people of the book

“We are dealing with a nation of high culture, with ” a people of the book.”
Germany has become a madhouse–mad for books. Say what you will, I fear such
people! Where plunder is based on an ideology, on a world outlook which in essence is spiritual, it cannot be equalled in strength and durability…
The Nazi has robbed us not only of material possessions, but also of our good
name as “the people of the Book.” The Nazi has both book and sword, and this is his strength and might”

Excerpt from the the 1939 diary of Chaim Kaplan, a Jewish teacher in Warsaw


(an old friend’s family Hebrew bible / Julie Cook / 2014)

According to Wikipedia, the origin of the term “people of the book” is Islamic
in nature.

The Quran uses the term in reference to Jews, Christians and Sabians
(those from the land of Sheba) in a variety of contexts, from religious polemics
to passages emphasizing community of faith between those who possess
monotheistic scriptures.
The term was later extended to other religious communities that fell under
Muslim rule, including even polytheistic Indians.
Historically, these communities were subject to the dhimma contract in an
Islamic state.

In Judaism the term “People of the Book” (Hebrew: עם הספר, Am HaSefer)
has come to refer to the Jewish people and the Torah.

Members of some Christian denominations, such as the Baptists, Methodists, Seventh-day Adventist Church, as well as Puritans and Shakers, have embraced the term “People of the Book” in reference to themselves.

Growing up in an Episcopal Sunday School, the only year I can remember really
delving into Scripture, other than later in high school during youth group,
was when I was in the 5th grade and the teacher had us memorize Bible verses.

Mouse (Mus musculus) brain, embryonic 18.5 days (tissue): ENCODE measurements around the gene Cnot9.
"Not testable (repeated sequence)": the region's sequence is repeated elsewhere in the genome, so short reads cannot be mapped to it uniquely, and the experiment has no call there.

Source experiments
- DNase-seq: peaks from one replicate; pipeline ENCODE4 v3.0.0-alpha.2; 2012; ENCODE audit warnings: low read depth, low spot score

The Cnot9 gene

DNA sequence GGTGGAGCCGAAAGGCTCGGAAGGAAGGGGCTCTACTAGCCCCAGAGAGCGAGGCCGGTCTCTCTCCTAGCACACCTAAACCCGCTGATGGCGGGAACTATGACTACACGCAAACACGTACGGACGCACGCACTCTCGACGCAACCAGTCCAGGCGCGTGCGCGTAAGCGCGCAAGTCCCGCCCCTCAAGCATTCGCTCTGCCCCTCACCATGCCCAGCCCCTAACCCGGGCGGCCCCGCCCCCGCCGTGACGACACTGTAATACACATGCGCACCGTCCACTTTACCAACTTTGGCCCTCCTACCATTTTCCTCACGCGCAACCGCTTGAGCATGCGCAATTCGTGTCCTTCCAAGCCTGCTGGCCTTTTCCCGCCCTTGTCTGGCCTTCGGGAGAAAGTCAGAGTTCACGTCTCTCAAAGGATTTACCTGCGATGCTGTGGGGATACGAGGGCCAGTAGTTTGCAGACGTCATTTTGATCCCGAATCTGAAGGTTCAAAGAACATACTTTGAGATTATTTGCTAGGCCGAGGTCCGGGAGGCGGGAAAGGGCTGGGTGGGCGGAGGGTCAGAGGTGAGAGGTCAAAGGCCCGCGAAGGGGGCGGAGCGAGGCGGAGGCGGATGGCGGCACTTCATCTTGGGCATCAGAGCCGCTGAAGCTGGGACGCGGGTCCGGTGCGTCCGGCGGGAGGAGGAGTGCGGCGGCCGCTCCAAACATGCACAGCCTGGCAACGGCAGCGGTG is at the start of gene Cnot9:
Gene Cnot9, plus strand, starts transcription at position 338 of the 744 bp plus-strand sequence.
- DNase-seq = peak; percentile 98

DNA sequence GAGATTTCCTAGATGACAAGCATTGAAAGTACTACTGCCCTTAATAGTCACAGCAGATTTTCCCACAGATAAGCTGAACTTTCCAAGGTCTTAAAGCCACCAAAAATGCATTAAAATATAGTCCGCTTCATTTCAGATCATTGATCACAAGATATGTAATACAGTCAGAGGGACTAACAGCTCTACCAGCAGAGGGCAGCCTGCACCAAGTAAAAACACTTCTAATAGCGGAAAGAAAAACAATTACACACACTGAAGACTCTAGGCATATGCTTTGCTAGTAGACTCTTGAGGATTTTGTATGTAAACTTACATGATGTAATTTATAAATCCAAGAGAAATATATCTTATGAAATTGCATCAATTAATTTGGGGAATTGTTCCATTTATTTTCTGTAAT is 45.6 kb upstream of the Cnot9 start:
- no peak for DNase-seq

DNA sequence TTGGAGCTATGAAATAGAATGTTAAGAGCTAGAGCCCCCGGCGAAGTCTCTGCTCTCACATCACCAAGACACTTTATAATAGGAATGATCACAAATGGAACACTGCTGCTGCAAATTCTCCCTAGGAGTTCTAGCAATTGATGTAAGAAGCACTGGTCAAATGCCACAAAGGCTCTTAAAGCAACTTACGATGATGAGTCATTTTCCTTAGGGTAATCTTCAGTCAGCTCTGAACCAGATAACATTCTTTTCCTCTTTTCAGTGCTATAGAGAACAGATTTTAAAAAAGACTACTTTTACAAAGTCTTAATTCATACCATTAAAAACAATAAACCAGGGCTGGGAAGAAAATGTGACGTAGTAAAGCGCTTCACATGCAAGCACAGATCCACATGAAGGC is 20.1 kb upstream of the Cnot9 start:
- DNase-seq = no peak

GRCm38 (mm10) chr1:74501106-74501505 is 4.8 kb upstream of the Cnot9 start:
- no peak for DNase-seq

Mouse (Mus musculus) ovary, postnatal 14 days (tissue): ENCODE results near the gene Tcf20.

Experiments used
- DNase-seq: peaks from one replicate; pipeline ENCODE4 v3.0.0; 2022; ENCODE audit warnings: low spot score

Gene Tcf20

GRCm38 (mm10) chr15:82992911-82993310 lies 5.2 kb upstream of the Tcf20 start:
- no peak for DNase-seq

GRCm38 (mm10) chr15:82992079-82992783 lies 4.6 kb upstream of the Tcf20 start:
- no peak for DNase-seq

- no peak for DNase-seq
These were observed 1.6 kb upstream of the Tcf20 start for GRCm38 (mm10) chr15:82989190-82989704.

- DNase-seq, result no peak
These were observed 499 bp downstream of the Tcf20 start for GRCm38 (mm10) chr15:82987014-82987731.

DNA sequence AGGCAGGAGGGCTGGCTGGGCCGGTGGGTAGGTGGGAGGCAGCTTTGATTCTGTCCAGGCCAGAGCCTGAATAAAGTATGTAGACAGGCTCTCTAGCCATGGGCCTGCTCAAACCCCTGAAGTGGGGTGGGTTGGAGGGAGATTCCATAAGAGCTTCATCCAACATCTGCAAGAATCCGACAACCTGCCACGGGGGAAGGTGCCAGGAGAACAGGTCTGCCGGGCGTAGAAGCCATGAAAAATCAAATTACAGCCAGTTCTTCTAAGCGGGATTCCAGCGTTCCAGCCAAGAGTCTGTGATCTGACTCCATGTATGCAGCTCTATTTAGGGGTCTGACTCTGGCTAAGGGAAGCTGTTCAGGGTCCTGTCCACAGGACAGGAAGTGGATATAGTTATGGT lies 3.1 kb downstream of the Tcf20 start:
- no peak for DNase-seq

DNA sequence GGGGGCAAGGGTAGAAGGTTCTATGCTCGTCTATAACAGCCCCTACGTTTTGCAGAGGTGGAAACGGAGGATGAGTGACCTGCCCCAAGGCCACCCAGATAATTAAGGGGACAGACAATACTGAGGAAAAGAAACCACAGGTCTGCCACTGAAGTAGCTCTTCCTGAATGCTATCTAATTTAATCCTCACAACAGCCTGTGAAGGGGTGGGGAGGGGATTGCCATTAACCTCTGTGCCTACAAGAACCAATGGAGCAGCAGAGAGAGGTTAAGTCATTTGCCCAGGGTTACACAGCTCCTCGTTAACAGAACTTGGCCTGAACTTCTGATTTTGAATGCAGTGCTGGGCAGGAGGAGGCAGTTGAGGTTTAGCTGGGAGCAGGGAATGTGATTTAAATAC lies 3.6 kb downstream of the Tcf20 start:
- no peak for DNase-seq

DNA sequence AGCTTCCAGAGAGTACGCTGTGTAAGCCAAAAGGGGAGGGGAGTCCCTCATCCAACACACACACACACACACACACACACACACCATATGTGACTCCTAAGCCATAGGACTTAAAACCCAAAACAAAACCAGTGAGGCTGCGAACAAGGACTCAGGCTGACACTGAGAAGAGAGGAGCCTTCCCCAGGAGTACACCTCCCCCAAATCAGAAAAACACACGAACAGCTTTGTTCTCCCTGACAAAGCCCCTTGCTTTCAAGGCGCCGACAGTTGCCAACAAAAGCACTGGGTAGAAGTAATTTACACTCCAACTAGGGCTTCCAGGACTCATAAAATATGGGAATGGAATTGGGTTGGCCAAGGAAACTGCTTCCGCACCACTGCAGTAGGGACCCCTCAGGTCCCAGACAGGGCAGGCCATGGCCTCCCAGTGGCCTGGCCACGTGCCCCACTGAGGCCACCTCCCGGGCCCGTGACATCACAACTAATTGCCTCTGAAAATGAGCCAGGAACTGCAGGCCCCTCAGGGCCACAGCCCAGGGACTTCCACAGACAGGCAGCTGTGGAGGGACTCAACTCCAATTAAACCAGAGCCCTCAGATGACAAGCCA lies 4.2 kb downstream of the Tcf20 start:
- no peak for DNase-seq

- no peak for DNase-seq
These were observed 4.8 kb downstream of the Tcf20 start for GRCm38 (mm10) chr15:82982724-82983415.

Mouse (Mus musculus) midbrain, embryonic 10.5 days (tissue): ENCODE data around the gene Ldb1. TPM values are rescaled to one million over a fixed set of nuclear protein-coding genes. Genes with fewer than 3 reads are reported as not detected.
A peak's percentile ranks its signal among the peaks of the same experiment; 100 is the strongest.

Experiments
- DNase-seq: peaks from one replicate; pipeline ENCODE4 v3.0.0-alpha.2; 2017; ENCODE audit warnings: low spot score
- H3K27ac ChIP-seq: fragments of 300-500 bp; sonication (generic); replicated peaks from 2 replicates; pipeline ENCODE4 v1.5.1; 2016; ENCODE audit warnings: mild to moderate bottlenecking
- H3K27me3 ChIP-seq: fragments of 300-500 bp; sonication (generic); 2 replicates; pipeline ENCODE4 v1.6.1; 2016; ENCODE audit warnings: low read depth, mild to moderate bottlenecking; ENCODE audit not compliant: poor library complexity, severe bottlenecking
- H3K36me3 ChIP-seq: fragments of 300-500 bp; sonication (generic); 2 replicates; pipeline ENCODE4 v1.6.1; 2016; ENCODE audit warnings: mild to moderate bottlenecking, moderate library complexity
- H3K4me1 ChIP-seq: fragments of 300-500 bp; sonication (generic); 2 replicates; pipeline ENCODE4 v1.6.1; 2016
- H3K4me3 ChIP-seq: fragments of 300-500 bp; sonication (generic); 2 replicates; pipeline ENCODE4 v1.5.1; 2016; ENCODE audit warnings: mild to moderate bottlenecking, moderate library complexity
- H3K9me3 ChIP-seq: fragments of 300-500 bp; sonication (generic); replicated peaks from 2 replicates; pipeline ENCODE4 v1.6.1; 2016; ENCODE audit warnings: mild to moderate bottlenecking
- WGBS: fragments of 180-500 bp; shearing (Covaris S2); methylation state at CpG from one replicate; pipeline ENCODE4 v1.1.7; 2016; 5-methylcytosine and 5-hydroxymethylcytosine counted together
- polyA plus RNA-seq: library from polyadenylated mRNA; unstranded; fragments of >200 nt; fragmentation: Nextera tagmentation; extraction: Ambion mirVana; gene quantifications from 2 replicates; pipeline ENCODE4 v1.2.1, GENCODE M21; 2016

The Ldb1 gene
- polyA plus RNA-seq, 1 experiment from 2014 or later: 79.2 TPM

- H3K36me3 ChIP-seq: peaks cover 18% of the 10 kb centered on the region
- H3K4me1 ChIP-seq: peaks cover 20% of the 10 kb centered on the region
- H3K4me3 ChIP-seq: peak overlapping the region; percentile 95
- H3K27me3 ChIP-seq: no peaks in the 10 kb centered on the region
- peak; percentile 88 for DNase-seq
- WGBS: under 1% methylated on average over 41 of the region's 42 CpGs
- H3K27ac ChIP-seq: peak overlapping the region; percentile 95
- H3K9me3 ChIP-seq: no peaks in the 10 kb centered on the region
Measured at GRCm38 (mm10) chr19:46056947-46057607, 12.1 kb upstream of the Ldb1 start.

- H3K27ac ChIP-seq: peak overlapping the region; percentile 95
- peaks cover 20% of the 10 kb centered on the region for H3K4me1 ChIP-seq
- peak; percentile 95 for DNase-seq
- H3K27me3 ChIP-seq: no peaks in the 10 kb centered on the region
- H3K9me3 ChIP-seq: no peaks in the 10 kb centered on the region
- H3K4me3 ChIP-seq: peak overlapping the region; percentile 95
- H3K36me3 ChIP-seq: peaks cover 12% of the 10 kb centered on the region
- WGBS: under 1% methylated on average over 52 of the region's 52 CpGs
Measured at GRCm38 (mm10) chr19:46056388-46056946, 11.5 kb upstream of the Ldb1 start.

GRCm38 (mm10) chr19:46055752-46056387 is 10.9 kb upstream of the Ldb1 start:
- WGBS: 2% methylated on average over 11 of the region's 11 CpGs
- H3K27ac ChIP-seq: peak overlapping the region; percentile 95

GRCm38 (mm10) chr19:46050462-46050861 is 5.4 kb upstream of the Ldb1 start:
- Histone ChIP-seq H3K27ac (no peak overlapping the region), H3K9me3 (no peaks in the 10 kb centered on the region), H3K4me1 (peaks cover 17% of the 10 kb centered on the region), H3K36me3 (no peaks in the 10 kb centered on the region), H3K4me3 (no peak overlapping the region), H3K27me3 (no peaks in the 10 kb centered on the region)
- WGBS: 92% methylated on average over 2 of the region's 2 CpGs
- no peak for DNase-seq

This sweet woman was bound and determined that we would commit various pieces of
scripture to memory if it was to be her last act on this earth.
And unlike learning weekly spelling words for school, learning the verses was both
positive and fun as she made it game-like by “rewarding” us with various little
Christian trinkets.

That was the carrot for the 9 and 10 year old mindset—learn and recite a verse and
“win” a cool glow in the dark little plastic cross.

This was great for warding off vampires in the middle of the night as this was the time that most kids my age raced home from school to watch Dark Shadows—a campy daytime TV drama in the mid 1960’s about what else, vampires, werewolves and witches…
seems television just can’t get enough of the dark side…..

As I type this, I’m shaking my head as there is just so much wrong with that one memory from childhood that it’s almost comical.

Yet I am so appreciative for that 5th grade Sunday School teacher as I believe that
that was the year in which a true spiritual foundation was actually poured and made solid.

Now I’ve always loved singing hymns, even in “children’s church, as those lines,
stanzas and tunes have stayed with me for most of my life but those Bible verses
from 5th grade, with also having memorized the Nicene Creed, the Lord’s prayer,
The 23 Psalm, and the Agnus Dei….they have each played a pivotal role in my
spiritual growth.

I almost find myself laughing out loud over the thought of what if that Sunday School classroom experience was today…can you imagine how some parents would think such
practice would be considered extreme, cruel or perhaps harmful to the psyche
of the child!? They’d proclaim that every child should have a glow in the dark cross
just for showing up and why should it just be a cross, why not a crows foot lest we discriminate against the wickens…
on and on the 21st century dysfunction goes.

Over the years I have read many a harrowing account of those who were imprisoned in
various death camps, as well as accounts of those who have been held as prisoners
of war, who claimed that it was the memory and the ability to recall those once
memorized and recited scriptures and or hymns that they had learned as children which
was the key that helped to keep them not only sane but actually sustained their
will to survive.

For we are indeed a people of the Book.

A Book that is the divinely inspired words of a very real living God.

Let the message of Christ dwell among you richly as you teach and admonish
one another with all wisdom through psalms, hymns, and songs from the Spirit,
singing to God with gratitude in your hearts.

Colossians 3:16

apples are apples… yet sometimes they just might be an orange….

Keep me as the apple of the eye;
hide me in the shadow of thy wings,
from the wicked who despoil me,
my deadly enemies who surround me.

Psalm 17:8-9


(one of our two little apples on our four apple trees…Julie Cook / 2017)

Whereas an apple a day supposedly keeps the doctor away, historically apples have often